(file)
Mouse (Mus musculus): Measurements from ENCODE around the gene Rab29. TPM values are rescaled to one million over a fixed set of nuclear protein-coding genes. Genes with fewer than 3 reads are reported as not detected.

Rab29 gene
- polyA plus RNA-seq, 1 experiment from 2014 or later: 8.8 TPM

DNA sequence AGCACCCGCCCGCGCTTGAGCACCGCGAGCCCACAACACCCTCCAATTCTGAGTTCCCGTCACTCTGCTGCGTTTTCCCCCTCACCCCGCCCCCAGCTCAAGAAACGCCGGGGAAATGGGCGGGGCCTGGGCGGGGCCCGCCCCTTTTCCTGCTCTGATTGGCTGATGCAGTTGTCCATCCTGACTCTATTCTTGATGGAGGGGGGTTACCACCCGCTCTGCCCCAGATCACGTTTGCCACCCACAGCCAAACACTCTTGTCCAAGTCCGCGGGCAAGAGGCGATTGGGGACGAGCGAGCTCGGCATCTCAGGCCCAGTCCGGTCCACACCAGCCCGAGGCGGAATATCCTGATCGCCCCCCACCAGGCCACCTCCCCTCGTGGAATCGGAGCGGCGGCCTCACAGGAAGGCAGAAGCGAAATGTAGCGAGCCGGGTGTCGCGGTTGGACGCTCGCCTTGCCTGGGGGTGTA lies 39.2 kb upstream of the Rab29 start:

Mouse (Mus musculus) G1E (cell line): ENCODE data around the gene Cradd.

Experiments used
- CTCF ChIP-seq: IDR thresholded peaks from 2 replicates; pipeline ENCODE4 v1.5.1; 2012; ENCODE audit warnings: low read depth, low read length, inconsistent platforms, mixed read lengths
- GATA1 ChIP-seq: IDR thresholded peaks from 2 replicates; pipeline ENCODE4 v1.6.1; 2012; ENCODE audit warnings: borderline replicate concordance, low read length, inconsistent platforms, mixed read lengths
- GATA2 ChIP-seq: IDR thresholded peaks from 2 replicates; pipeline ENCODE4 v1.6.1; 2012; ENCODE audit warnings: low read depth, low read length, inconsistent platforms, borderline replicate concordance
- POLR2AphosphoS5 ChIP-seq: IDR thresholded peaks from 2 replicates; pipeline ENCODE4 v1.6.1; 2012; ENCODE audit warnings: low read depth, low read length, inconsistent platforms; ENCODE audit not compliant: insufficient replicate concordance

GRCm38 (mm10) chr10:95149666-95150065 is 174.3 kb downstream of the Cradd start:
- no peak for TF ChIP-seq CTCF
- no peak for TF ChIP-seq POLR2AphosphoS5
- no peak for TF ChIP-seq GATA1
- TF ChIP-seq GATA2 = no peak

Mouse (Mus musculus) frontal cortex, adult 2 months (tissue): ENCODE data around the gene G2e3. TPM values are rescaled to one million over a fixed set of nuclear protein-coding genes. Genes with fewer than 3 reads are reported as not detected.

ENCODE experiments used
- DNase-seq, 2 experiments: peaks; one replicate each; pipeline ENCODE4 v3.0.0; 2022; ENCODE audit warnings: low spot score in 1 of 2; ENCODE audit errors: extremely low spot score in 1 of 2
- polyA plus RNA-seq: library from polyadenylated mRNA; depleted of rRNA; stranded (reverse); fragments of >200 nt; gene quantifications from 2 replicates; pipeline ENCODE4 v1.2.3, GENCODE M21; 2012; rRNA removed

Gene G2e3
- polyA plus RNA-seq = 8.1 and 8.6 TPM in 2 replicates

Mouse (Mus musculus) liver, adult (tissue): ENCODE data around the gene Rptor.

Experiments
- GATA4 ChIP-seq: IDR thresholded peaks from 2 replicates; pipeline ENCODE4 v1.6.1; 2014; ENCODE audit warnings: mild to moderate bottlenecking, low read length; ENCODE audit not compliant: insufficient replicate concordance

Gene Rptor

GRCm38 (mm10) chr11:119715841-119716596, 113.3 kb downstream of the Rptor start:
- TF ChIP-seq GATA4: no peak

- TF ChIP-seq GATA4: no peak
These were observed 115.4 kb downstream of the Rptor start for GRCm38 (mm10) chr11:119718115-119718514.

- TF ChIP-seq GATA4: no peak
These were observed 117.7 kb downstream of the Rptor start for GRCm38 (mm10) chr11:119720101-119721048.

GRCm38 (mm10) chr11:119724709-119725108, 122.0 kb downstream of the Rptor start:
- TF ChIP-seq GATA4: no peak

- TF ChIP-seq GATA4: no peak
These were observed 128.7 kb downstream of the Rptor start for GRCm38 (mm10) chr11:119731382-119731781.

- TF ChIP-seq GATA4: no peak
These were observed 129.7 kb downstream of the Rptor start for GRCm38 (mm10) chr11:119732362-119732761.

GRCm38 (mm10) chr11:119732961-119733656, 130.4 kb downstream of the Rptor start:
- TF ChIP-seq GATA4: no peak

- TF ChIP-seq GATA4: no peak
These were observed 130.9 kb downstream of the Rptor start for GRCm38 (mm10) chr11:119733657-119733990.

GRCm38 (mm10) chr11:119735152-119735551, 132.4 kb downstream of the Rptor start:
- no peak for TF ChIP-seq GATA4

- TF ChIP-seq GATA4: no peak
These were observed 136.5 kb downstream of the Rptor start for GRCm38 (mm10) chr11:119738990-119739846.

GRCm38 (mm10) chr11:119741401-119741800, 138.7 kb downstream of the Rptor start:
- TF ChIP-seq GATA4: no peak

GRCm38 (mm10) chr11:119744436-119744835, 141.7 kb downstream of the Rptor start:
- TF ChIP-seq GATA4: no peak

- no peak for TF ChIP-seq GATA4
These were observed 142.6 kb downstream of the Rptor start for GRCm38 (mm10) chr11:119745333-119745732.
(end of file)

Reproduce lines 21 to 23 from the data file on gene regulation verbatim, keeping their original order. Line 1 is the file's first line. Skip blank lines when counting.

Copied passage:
- polyA plus RNA-seq = 8.1 and 8.6 TPM in 2 replicates

Mouse (Mus musculus) liver, adult (tissue): ENCODE data around the gene Rptor.

Experiments